Psychiatric disorders are usually diagnosed by observations of clinical symptoms over time. These symptoms may be specific to a particular psychiatric disorder, or common across one or more other disorders. Could disease-unique and common symptoms be explained by measurable biological markers such as cognitive function, neurophysiology, and neuroimaging? In a new study published in the journal Molecular Psychiatry by the COCORO consortium composed of senior author Ryota Hashimoto of the National Center of Neurology and Psychiatry in Tokyo, Japan, lead author Daisuke Koshiyama of the University of Tokyo School of Medicine, and participating Japanese and international medical research institutions including the International Research Center for Neurointelligence (IRCN) at the University of Tokyo, diffusion tensor imaging (DTI) revealed complex patterns of microscopic changes in the brain’s white matter across four major psychiatric disorders: schizophrenia, bipolar disorder, major depression, and autism spectrum disorder. Mega-analyses indicated similarities between schizophrenia and bipolar disorder in the limbic system that facilitates processing of memory and emotion, while autism spectrum disorder also shared abnormalities in the interhemispheric bundle of the corpus callosum. In another grouping, major depression and autism spectrum disorder shared a relative lack of microstructural defects suggesting other causes of etiology. Schizophrenia was unique in having defects in discrete neocortical tracks. Together the results reveal that each psychiatric disorder has a unique fingerprint of white matter microstructural abnormalities that may provide clues to understand the commonalities and differences in symptoms. Those novel findings should encourage future neuroclinical investigations into the pathophysiology of psychiatric disorders.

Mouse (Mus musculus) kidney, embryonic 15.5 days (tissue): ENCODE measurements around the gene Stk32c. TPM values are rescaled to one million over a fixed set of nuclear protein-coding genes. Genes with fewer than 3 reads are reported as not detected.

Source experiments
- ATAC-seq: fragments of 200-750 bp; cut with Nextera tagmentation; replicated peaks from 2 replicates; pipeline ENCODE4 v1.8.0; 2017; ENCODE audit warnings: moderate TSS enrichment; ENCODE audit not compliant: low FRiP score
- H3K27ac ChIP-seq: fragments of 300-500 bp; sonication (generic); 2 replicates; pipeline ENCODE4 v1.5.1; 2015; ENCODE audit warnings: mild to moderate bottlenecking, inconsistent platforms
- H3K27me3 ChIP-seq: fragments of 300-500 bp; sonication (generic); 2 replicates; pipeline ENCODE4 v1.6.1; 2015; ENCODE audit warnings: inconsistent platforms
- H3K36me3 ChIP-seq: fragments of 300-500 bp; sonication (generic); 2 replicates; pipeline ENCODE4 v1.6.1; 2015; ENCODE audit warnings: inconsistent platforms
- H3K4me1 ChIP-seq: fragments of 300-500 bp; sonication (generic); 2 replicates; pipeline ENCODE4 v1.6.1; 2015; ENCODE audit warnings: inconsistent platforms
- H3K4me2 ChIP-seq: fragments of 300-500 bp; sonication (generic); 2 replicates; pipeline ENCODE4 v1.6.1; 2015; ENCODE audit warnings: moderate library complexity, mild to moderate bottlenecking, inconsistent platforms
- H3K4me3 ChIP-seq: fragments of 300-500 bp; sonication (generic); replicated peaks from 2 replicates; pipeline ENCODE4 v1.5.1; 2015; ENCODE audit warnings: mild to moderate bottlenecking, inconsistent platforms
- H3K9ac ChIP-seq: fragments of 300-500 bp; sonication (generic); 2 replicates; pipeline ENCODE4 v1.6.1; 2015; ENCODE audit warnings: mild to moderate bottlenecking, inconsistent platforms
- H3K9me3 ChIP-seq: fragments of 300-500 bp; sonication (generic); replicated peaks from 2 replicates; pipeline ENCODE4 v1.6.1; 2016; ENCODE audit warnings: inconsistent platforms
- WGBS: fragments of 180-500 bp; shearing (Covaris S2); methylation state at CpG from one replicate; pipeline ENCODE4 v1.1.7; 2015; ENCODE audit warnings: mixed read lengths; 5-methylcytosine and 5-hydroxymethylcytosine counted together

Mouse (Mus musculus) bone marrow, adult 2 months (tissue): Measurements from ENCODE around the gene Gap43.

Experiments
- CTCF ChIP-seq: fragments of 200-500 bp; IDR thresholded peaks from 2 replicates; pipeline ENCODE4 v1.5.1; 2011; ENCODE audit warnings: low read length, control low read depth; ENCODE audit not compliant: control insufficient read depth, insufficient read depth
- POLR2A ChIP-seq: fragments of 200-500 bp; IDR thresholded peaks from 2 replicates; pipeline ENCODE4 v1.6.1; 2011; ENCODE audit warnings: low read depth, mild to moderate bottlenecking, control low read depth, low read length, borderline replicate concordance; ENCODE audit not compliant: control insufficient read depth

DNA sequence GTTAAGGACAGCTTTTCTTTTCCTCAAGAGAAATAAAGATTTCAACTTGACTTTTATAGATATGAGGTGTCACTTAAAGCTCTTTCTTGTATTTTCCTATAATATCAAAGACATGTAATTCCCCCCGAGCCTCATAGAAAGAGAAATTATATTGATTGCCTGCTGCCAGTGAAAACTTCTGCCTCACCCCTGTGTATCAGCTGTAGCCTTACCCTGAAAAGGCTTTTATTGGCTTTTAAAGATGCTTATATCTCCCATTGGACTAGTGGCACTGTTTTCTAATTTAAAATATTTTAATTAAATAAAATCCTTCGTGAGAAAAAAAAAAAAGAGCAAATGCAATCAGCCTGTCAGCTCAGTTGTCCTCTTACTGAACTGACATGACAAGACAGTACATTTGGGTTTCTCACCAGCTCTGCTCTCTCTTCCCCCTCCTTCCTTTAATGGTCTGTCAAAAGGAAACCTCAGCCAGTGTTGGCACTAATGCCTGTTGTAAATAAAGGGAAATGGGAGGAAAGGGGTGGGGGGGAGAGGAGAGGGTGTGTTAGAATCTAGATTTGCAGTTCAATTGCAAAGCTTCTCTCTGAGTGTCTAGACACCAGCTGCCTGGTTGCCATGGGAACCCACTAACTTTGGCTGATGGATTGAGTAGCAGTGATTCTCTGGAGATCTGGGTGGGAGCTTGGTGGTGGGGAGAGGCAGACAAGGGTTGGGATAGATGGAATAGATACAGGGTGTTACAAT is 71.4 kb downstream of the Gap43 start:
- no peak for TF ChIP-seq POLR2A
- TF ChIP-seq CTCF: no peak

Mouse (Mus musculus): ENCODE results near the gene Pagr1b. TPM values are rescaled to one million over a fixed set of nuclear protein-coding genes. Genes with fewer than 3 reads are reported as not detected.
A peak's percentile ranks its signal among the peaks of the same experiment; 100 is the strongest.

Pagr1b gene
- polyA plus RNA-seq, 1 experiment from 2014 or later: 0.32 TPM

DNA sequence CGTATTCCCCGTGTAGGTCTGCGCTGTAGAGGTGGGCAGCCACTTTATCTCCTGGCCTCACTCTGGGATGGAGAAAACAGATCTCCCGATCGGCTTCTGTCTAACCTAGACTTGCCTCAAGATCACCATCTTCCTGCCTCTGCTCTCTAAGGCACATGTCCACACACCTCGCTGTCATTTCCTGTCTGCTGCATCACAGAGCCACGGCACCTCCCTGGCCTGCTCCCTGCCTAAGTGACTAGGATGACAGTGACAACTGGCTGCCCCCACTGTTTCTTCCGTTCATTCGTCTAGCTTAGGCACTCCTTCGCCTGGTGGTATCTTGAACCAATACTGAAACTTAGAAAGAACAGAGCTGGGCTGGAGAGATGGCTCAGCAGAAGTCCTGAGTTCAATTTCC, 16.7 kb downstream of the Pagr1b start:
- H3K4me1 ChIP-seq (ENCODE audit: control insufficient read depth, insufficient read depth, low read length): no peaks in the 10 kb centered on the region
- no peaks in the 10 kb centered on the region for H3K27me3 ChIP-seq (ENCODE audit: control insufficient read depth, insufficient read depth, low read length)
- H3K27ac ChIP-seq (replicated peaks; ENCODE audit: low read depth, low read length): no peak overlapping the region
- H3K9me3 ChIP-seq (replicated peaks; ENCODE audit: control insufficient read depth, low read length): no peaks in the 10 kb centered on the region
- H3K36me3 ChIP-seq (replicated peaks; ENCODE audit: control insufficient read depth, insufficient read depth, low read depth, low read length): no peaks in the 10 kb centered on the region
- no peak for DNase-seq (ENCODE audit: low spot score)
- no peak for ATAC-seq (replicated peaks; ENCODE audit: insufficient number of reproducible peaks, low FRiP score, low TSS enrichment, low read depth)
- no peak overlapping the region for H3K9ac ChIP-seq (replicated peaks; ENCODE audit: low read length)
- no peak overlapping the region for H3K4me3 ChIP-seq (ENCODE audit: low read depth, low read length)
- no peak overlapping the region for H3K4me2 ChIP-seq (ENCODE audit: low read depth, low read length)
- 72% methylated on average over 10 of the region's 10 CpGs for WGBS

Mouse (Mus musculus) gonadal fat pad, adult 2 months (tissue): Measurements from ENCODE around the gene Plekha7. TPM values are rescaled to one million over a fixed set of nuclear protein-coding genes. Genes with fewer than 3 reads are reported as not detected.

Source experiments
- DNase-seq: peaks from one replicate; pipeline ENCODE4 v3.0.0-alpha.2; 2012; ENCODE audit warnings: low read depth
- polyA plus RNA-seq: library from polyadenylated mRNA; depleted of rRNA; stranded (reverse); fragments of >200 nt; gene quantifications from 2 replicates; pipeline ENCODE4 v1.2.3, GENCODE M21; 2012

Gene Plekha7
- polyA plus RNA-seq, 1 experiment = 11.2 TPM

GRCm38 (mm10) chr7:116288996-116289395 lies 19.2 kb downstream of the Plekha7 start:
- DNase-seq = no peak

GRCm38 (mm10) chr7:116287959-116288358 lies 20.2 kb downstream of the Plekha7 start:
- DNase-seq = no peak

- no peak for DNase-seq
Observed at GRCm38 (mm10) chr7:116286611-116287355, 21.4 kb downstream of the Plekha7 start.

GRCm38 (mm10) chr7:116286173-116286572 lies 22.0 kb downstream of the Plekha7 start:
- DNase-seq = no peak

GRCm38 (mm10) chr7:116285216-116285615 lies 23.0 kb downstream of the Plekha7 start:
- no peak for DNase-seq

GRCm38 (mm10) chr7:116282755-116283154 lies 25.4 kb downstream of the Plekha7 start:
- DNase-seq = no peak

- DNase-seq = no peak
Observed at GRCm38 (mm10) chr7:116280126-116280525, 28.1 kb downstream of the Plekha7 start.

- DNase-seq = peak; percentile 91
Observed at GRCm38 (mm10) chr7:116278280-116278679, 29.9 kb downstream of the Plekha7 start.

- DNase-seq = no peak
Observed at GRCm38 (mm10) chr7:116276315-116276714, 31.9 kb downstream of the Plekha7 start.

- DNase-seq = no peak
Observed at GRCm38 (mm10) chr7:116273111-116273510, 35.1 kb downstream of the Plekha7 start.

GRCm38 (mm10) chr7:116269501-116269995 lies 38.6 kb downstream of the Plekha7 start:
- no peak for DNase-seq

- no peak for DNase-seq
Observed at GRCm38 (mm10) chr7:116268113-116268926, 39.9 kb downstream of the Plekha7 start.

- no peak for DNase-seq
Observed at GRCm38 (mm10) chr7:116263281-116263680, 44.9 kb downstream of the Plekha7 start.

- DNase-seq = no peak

Correspondent: Charles Yokoyama, Ph.D., IRCN Science Writing Core

Acknowledgment: The authors would like to thank all the participants in the current study. This research was supported by the program for Brain/MINDS & beyond studies (Grant Number JP19dm0307002, JP19dm0307001, JP19dm0307004), Brain Mapping by Integrated Neurotechnologies for Disease Studies (Brain/MINDS; Grant Number JP18dm0207006, 19dm0207069) from the Japan Agency for Medical Research and Development (AMED), and Grants-in-Aid for Scientific Research from the Ministry of Education, Culture, Sports, Science and Technology-Japan (MEXT)

Reference: Koshiyama D, Fukunaga M, Okada N, Morita K, Nemoto K, Usui K, Yamamori H, Yasuda Y, Fujimoto M, Kudo N, Azechi H, Watanabe Y, Hashimoto N, Narita H, Kusumi I, Ohi K, Shimada T, Kataoka Y, Yamamoto M, Ozaki N, Okada G, Okamoto Y, Harada K, Matsuo K, Yamasue H, Abe O, Hashimoto R, Takahashi T, Hori T, Nakataki M, Onitsuka T, Holleran L, Jahanshad N, van Erp TG, Turner JA, Donohoe G, Thompson PM, Kasai K, Hashimoto R, COCORO (2019) White matter microstructural alterations across four major psychiatric disorders: mega-analysis study in 2937 individuals. Molecular Psychiatry. Published online: November 29th , 2019. DOI: 10.1038/s41380-019-0553-7,    

Media Contact: The author is available for interviews in English.

Ryota Hashimoto M.D., Ph.D.
Director of Department of Pathology of Mental Diseases,
National Institute of Mental Health, National Center of Neurology and Psychiatry (NCNP)

Naohiro Okada, M.D., Ph. D., Project Associate Professor
Kiyoto Kasai, M.D., Ph.D., Professor
International Research Center for Neurointelligence
Department of Neuropsychiatry, Graduate School of Medicine
The University of Tokyo

Mayuki Satake
Public Relations
International Research Center for Neurointelligence
The University of Tokyo